The simple fact, the only one is Windows 8 and Windows RT are mobile operating systems. They were designed for newer hardware and around a new imput. They were not designed to be desktop systems. Now can Windows 8 run on a traditional desktop/laptop? Yes (and fairly well in my opinion); but it won’t be ideal if your preferred style of computing means being attached to a keyboard AT ALL TIMES.

Windows 8 and Windows RT are aimed at the growing tablet market; something I think is overlooked by a lot of people and the OEMs. Its why I’m less interested in what OEMs do with laptops and more about what they plan to ship in Tablets. Its why neither Surface device is a laptop. Tablets are where the market is now, and the sooner everyone realizes this and Windows 8 purpose, the saner everyone will be.   

With all the talk about Windows “Blue” it is easy to get confused. Is it a whole new OS? Is it an update? Is it free? And will it bring back precious (the Start menu)? A lot of talk around Blue is mostly rumor, speculation, and fanboy hope.

A lot of the Blue reports and posts seem to be what people hope it is; Windows 8 came out to mix reaction and right now people want Microsoft to “fix” it for them. This post is just to clear up what Blue is and isn’t.

Shortly after Windows 8 launched, Mary Jo Foley published a story on the first update to it codenamed “Blue”. At the time Foley wrote that the coming update (to be delivered in the summer of 2013) would add new features along with bug fixes. A while later she would publish another article on Blue, this time adding that the codename was being used company wide to describe a set of updates; including Server, Visual Studio, and Window Phone. These item were confirmed by other sites.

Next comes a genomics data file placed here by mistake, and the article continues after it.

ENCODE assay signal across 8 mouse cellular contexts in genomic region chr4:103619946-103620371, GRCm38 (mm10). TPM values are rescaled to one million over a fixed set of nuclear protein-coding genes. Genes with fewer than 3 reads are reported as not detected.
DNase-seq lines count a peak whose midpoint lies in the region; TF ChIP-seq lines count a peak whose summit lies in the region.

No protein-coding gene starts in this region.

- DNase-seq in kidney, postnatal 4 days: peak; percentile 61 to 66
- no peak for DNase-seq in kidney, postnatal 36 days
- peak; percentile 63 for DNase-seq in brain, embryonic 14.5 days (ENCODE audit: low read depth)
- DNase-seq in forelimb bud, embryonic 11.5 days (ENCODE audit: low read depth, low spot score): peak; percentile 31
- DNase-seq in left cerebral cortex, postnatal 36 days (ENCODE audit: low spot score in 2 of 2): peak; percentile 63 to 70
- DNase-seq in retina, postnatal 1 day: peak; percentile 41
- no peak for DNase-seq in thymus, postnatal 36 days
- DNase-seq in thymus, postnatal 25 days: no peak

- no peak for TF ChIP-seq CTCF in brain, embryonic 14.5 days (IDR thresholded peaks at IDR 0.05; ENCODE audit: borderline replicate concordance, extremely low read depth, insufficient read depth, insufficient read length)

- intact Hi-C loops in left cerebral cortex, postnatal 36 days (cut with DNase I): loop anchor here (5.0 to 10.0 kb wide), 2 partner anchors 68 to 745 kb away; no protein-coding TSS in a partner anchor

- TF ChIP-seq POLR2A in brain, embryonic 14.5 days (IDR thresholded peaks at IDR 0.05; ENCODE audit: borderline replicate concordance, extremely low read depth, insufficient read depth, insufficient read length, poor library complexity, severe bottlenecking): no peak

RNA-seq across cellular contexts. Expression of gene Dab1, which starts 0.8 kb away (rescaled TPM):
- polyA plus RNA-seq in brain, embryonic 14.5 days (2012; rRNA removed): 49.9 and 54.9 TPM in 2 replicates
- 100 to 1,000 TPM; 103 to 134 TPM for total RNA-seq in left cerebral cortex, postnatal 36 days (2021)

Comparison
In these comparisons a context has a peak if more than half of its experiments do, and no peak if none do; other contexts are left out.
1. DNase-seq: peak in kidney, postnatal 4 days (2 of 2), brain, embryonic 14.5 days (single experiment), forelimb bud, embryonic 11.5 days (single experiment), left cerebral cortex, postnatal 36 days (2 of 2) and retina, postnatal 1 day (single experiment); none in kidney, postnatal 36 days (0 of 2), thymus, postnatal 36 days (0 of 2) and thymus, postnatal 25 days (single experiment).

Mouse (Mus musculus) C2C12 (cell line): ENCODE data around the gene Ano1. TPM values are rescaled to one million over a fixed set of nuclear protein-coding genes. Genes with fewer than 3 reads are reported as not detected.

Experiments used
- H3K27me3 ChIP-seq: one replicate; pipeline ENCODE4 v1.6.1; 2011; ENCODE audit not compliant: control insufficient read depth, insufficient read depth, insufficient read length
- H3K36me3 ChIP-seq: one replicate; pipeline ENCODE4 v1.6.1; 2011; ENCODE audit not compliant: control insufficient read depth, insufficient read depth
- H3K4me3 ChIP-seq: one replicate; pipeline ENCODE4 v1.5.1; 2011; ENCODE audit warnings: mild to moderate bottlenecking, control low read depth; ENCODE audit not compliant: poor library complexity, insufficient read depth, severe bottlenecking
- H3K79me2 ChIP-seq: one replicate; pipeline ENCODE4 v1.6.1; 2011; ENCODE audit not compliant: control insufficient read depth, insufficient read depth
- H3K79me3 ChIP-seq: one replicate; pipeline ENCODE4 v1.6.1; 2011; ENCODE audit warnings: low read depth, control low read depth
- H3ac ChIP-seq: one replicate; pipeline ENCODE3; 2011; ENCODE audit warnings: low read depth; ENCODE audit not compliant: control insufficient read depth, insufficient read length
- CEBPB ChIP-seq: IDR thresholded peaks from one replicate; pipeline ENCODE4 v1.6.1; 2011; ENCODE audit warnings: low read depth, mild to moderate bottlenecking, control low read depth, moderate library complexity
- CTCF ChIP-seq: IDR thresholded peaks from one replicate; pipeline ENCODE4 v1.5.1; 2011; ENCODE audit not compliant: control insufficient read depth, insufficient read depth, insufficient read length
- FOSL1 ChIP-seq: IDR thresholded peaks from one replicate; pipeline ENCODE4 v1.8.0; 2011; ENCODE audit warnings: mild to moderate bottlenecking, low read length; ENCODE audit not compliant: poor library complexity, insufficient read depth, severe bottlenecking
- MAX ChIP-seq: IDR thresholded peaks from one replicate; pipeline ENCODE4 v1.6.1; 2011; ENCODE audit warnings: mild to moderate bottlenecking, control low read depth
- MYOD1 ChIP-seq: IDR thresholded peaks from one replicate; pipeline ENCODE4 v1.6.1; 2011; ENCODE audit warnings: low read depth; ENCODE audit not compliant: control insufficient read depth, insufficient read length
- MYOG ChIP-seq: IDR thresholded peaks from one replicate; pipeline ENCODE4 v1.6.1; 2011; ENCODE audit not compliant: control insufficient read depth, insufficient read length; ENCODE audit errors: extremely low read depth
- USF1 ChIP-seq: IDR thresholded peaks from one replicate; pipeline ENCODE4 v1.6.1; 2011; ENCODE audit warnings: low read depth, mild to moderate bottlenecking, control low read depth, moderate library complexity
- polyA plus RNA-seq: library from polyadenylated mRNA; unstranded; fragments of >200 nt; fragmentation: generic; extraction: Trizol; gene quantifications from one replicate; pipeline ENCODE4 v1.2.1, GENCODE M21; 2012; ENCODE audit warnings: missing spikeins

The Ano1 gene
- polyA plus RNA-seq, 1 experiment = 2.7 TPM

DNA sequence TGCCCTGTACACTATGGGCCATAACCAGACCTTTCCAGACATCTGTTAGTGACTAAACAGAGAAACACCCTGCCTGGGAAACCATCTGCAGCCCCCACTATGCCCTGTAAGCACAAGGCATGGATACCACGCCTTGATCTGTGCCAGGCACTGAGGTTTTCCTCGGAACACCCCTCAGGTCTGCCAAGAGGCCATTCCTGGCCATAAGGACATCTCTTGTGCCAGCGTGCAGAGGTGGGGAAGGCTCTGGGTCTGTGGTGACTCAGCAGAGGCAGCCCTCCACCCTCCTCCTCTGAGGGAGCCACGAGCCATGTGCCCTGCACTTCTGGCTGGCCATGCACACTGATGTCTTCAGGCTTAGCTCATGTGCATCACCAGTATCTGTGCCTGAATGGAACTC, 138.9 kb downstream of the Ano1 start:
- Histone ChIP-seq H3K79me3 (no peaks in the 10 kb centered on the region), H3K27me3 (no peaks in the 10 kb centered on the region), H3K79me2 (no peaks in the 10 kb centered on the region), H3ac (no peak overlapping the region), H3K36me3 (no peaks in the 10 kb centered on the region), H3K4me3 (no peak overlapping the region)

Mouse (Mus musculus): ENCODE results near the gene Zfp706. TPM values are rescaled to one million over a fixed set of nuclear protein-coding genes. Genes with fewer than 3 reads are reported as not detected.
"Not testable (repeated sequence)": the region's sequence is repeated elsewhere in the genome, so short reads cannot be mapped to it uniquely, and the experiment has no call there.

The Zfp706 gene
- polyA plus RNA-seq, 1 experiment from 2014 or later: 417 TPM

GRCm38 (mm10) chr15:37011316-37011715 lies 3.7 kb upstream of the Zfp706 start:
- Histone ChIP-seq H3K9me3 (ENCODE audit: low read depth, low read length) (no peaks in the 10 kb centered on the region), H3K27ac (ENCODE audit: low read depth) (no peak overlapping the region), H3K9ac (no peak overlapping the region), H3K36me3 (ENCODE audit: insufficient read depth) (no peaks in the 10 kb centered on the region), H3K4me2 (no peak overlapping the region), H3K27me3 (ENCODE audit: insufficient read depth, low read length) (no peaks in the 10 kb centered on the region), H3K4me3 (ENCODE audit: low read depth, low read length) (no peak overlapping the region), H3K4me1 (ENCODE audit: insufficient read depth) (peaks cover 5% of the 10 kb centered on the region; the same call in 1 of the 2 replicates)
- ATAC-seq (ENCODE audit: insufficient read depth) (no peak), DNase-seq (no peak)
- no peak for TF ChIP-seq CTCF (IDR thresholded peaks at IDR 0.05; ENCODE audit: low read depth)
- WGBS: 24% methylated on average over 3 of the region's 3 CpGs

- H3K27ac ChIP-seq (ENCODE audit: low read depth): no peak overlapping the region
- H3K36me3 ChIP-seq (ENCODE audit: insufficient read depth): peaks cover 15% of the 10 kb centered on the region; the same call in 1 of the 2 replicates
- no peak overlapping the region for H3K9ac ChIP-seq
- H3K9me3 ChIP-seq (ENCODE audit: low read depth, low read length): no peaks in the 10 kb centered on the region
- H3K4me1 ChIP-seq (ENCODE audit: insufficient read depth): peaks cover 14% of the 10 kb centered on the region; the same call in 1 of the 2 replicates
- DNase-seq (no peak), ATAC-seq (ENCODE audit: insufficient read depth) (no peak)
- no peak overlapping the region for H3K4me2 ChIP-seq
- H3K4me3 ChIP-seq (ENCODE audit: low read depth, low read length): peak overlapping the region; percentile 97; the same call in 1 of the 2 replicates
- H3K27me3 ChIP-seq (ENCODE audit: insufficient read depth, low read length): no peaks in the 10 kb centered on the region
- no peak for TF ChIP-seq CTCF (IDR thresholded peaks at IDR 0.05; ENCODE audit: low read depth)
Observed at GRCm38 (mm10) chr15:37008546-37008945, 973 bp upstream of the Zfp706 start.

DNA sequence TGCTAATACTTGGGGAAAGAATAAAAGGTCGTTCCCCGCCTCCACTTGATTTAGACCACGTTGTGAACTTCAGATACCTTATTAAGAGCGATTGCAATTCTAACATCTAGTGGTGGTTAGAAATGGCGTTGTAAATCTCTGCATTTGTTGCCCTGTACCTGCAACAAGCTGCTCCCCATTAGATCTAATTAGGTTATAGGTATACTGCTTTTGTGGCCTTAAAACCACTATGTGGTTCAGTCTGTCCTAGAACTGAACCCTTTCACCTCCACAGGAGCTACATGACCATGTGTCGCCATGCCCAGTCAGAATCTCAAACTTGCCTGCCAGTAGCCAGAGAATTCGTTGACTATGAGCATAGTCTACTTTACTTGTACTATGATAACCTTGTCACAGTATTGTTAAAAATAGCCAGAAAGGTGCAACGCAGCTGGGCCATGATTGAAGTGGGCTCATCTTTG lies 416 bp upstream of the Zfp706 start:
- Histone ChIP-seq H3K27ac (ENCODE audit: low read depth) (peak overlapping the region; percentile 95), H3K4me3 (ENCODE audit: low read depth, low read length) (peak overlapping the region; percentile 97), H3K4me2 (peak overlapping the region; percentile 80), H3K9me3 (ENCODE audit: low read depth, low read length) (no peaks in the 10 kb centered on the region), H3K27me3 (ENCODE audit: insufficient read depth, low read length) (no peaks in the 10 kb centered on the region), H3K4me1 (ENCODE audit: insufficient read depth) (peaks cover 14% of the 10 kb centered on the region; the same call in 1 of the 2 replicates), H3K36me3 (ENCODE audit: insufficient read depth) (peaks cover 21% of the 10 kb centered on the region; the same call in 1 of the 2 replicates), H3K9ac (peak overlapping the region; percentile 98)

Now things get twisted later because of reports that Windows Phone Blue is on a different schedule than Windows Blue and may ship later. This wa perceded by news of the Windows Phone group hiring people to work on interoperability between Windows Phone and Windows on the back end. Lastly there have been posts saying that Windows 8 would include support for smaller screens (7-8inches).

So here are the known facts: “Blue” is a codname for a set of updates for Microsoft services. It may or may not include support for Windows 8/RT for smaller screens.

Everything else you’ve read…..pure conjecture

Editor’s note: This is the start of a two part series

So many people have such a hard time grasping Windows 8 and Windows RT; the tiles, the jarring difference between the Start Screen and the desktop, and the missing Start button (My God they killed the the Stop Button); that something must, MUST be done to restore balance to the force.

Many power users cling to the hope that Microsoft will abandon the folly of Windows 8 and go back to the true path that is the desktop. That Microsoft will give them the option to hide the Start screen from the light and return to them the orb of Start.